Colombia still major source for human trafficking: US

Colombia continues to be a “major source country” for human trafficking Tuesday, despite receiving a top tier rating for its efforts to combat the problem, a report released by the U.S. State Department Monday said.

The report indicated that both men and women are victims of human trafficking in Colombia. Women are often subjected to sex trafficking and girls are forced to work in the child sex tourism industry. Females were listed as victims of domestic servitude and forced displacement from rural to urban areas for prostitution. Men were reported to be forced into labor internally in mining and agriculture.

The report also noted the importance of the drug trade in human trafficking, finding that many people involved in the drug trade force relatives, acquaintances, and displaced persons into forced labor or prostitution.

According to a different international report, Colombia also currently hosts 10,000 active child soldiers.

At the heart of these conditions is Colombia’s estimated pool of 3.6 million internally displaced persons — the largest of any country in the world.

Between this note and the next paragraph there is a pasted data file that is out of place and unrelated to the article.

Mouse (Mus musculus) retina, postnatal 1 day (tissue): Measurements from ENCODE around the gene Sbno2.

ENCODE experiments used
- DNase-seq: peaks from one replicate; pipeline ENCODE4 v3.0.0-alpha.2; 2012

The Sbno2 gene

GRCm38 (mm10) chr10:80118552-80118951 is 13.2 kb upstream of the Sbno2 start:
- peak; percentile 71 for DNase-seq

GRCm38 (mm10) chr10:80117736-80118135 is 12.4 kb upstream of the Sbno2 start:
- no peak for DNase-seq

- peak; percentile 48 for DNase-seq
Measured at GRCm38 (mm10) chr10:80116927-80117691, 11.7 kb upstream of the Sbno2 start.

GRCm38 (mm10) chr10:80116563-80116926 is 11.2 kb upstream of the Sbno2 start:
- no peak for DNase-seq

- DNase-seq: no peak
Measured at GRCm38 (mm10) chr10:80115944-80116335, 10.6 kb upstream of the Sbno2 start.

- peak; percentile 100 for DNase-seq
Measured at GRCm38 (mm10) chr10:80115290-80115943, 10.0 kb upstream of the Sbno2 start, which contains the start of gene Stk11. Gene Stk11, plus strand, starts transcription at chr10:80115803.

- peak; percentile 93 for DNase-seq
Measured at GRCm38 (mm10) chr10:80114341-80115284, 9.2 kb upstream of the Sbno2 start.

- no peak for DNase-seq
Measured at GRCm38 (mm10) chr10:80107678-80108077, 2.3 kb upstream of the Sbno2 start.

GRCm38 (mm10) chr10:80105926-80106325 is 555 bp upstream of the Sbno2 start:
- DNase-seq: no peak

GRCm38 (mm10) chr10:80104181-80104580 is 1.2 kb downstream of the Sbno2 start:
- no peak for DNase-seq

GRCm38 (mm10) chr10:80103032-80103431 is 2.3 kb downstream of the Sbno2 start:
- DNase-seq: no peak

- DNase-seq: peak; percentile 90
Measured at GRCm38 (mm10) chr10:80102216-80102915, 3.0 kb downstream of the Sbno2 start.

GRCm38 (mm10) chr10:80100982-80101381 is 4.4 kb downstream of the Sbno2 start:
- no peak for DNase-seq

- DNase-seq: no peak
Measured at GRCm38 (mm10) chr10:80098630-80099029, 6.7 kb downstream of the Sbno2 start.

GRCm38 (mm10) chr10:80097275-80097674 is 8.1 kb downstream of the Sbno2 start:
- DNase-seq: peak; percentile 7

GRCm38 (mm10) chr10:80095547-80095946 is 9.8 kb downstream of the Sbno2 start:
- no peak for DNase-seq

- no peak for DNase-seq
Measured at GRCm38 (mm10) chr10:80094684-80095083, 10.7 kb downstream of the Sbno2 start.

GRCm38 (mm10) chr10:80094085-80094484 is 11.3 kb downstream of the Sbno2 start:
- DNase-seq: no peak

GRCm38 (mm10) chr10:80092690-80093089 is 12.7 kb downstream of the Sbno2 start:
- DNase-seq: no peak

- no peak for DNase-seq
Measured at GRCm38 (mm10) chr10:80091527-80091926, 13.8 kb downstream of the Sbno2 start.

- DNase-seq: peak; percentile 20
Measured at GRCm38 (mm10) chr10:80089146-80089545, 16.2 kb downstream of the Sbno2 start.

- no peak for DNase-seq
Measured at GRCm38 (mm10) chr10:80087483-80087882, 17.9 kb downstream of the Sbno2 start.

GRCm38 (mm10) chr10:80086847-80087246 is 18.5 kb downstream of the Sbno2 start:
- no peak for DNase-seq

Despite these conditions, the State Department gave Colombia a top tier for its efforts to eliminate human trafficking, stating “Colombia fully complies with the minimum standards for the elimination of trafficking in persons.” The State Department noted stiff legal penalties for traffickers, active prosecution of offenders, and coordination on prevention efforts as criteria for Colombia’s tier one status, but noted that Colombia still lacked an effective infrastructure for providing services to adult victims of human trafficking. The report explained that Colombia has adequate shelters for child victims but relies on NGO’s for providing care to adults.

Colombia prosecuted its first domestic labor trafficking case this year. Overall prosecutions and convictions remained largely the same this year with 144 investigations and 17 convictions compared with 215 investigations and 14 convictions last year.

The report further noted that Colombia lacks a dedicated police unit for internal trafficking and that there had been reports of collusion between local authorities and traffickers with some police officers soliciting bribes or sexual favors from brothels in exchange for protection. Colombia did not investigate or convict any government officials for human trafficking this year.

Colombia has historically received a high rating on the State Department’s human trafficking report over the past decade and has received its highest rating every year since 2004.

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